It’s never been about democracy or freedom in Syria, it’s always been as in the rest of the other Arab countries, all about controlling geo-strategical points in the region so the superpowers can assure their supply of natural resources, just like natural gas and oil, besides being closer to their potential enemies, such as China and Russia.





Syrian rebels: terrorists or freedom fighters?

A Syrian rebel prepares to advance against government troops in Azaz. (Manu Brabo / Associated Press)

The question of “whether or not the Syrian rebels should be supported” is highly controversial. This is because there is evidence that the rebel forces have been infiltrated by members of dangerous organizations who could alter the initial democratic goals with radical Islamic elements which are highly criticized in the West.

The Syrian population took to the streets to call for political reform and freedom from the corrupt government of President Basar Al Assad, having been inspired by the successes of their neighboring countries. The government used brutal force thus triggering a violent response from the people. The country quickly descended into civil war. This led to major socio-politico-economic problems for both Syria and the international community because of the constant exchange of population and the dangers that armed, leaderless groups posed to border security.

Different political analysts and governments have expressed increasing concerns over whether or not the rebels should be supported in their fight against Assad’s oppressive regime. However, the Syrian government has classified the rebels as terrorists from the beginning of the conflict. Other governments who support the Assad regime, such as Iran, have done the same. This is because the rebels fit the definition of terrorists, according even to Western standards. These states also argue that foreign extremist groups and fighters have joined with the rebels in an attempt to gain political advantages with the future regime. Initially, these accusations were dismissed by the international community as an attempt on the Assad Regime’s behalf, to justify the brutal measures taken against peaceful protesters. When the armed conflicts started, they were seen by the international community as a repetition of the events in other Arab countries during the Arab spring; countries that have opposed their oppressive regimes with force like Libya.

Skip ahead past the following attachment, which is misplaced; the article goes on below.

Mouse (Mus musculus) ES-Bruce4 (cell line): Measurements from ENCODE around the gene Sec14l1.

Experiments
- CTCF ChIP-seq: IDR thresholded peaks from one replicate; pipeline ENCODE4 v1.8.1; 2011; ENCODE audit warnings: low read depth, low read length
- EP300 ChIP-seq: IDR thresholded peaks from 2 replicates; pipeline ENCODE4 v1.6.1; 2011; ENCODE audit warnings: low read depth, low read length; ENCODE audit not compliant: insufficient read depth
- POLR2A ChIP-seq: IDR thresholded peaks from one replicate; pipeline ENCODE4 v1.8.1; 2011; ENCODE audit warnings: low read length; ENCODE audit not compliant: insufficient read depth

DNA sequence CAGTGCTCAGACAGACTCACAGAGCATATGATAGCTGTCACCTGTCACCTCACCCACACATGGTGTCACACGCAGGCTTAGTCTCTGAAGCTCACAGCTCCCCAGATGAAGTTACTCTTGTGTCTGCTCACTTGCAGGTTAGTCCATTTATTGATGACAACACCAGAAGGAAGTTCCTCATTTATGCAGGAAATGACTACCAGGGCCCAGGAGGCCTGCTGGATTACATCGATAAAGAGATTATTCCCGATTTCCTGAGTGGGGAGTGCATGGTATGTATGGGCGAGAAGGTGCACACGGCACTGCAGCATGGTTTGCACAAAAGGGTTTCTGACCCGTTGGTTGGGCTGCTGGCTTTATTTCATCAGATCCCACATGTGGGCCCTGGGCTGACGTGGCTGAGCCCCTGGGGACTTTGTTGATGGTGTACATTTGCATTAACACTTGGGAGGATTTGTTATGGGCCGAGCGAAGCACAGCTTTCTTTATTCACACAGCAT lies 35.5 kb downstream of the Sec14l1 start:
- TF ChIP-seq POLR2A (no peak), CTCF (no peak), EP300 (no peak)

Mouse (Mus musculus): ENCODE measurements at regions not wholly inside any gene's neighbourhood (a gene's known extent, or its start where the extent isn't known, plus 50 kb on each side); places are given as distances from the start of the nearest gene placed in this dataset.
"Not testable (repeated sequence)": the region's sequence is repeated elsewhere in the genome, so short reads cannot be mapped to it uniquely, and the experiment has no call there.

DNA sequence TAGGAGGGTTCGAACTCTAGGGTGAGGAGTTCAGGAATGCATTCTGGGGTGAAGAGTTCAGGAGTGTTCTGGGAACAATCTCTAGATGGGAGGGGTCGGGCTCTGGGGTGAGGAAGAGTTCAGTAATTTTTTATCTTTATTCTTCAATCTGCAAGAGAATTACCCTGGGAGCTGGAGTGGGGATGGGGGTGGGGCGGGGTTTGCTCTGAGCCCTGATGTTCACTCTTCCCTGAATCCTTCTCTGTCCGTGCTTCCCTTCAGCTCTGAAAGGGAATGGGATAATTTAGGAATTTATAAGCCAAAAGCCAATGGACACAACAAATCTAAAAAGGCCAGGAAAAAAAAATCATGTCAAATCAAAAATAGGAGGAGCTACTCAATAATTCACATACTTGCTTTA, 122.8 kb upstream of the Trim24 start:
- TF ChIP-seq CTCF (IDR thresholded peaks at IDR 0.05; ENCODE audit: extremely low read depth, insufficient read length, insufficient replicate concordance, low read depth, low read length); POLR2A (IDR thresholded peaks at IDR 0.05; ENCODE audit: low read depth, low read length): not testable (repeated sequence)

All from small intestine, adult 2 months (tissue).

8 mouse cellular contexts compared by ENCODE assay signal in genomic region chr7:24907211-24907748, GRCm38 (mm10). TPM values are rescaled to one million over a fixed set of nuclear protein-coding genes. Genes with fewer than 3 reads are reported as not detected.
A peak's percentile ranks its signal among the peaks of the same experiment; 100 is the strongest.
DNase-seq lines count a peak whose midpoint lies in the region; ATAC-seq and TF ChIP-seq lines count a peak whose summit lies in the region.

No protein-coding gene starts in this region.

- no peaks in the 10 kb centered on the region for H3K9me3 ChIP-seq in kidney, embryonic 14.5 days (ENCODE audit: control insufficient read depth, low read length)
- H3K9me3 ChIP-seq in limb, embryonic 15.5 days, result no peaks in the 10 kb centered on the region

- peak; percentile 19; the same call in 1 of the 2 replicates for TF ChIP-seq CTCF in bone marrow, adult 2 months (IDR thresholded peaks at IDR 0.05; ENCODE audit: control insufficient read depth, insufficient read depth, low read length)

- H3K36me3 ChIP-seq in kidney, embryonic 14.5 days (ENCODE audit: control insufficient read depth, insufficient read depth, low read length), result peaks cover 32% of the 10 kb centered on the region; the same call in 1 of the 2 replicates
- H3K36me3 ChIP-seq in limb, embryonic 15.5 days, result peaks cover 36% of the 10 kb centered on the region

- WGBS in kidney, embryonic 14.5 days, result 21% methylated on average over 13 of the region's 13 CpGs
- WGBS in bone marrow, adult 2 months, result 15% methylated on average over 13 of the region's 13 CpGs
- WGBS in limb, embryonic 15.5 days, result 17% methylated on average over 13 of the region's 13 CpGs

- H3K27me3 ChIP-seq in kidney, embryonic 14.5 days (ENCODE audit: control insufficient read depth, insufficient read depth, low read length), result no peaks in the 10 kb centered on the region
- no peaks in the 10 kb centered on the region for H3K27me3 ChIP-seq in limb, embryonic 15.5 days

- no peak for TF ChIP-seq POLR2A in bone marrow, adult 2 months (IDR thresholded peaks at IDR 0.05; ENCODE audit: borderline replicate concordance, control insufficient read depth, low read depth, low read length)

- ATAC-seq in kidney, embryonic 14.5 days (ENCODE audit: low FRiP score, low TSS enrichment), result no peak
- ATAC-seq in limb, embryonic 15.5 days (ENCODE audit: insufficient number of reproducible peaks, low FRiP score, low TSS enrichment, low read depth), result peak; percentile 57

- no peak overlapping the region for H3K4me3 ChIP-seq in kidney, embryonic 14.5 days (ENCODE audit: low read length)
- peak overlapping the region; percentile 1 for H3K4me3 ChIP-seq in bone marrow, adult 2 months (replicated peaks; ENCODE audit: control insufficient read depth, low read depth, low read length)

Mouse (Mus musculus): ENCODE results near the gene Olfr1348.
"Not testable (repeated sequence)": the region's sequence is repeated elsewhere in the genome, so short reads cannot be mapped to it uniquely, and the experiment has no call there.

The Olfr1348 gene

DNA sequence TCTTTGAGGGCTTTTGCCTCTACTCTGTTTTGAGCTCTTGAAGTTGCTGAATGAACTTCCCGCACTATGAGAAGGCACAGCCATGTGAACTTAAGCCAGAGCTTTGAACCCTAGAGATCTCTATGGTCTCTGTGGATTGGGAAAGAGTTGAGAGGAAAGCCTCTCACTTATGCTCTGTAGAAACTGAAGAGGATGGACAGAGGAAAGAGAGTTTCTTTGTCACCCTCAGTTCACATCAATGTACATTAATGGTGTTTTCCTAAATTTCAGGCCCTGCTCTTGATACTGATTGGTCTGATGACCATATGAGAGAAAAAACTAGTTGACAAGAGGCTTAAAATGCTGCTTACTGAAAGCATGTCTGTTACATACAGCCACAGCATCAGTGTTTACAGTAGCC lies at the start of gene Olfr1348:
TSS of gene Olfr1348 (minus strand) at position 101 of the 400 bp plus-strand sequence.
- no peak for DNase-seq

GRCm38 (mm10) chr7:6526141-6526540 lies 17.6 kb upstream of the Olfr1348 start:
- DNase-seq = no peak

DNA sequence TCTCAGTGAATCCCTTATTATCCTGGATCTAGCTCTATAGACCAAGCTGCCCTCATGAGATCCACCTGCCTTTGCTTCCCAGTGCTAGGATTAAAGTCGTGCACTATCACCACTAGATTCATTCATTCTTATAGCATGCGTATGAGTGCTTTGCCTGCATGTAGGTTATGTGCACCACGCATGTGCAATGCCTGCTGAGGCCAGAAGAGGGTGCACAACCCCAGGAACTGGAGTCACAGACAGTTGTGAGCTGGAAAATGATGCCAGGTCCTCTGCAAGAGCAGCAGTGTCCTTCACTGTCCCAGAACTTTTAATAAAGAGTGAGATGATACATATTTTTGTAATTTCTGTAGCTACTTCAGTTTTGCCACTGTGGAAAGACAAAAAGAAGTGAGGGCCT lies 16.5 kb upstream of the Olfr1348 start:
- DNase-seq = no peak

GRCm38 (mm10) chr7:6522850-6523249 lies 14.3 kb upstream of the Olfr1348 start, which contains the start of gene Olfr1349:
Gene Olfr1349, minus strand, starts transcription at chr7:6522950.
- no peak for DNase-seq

However, having monitored the situation in Syria for the past two years, some rebel actions have seemed unorthodox like: intentionally attacking Syria’s neighbors Turkey and Lebanon to trigger an international response or the desecration of the shire of the revered Shiite figure, Hojr Ibn Oday. More recently, UN officials have accused the rebels of using banned chemical weapons in their struggle against the regime whereas U.S. and U.K. intelligence services suggest that the Damascus regime is responsible.